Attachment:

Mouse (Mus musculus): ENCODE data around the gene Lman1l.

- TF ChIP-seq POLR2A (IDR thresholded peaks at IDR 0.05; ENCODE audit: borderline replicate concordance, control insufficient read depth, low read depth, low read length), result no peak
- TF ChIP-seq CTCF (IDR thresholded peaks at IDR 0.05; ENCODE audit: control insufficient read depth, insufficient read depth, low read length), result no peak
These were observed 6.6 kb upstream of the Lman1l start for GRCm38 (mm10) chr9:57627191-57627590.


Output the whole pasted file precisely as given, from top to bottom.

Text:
Mouse (Mus musculus): ENCODE data around the gene Lman1l.

- TF ChIP-seq POLR2A (IDR thresholded peaks at IDR 0.05; ENCODE audit: borderline replicate concordance, control insufficient read depth, low read depth, low read length), result no peak
- TF ChIP-seq CTCF (IDR thresholded peaks at IDR 0.05; ENCODE audit: control insufficient read depth, insufficient read depth, low read length), result no peak
These were observed 6.6 kb upstream of the Lman1l start for GRCm38 (mm10) chr9:57627191-57627590.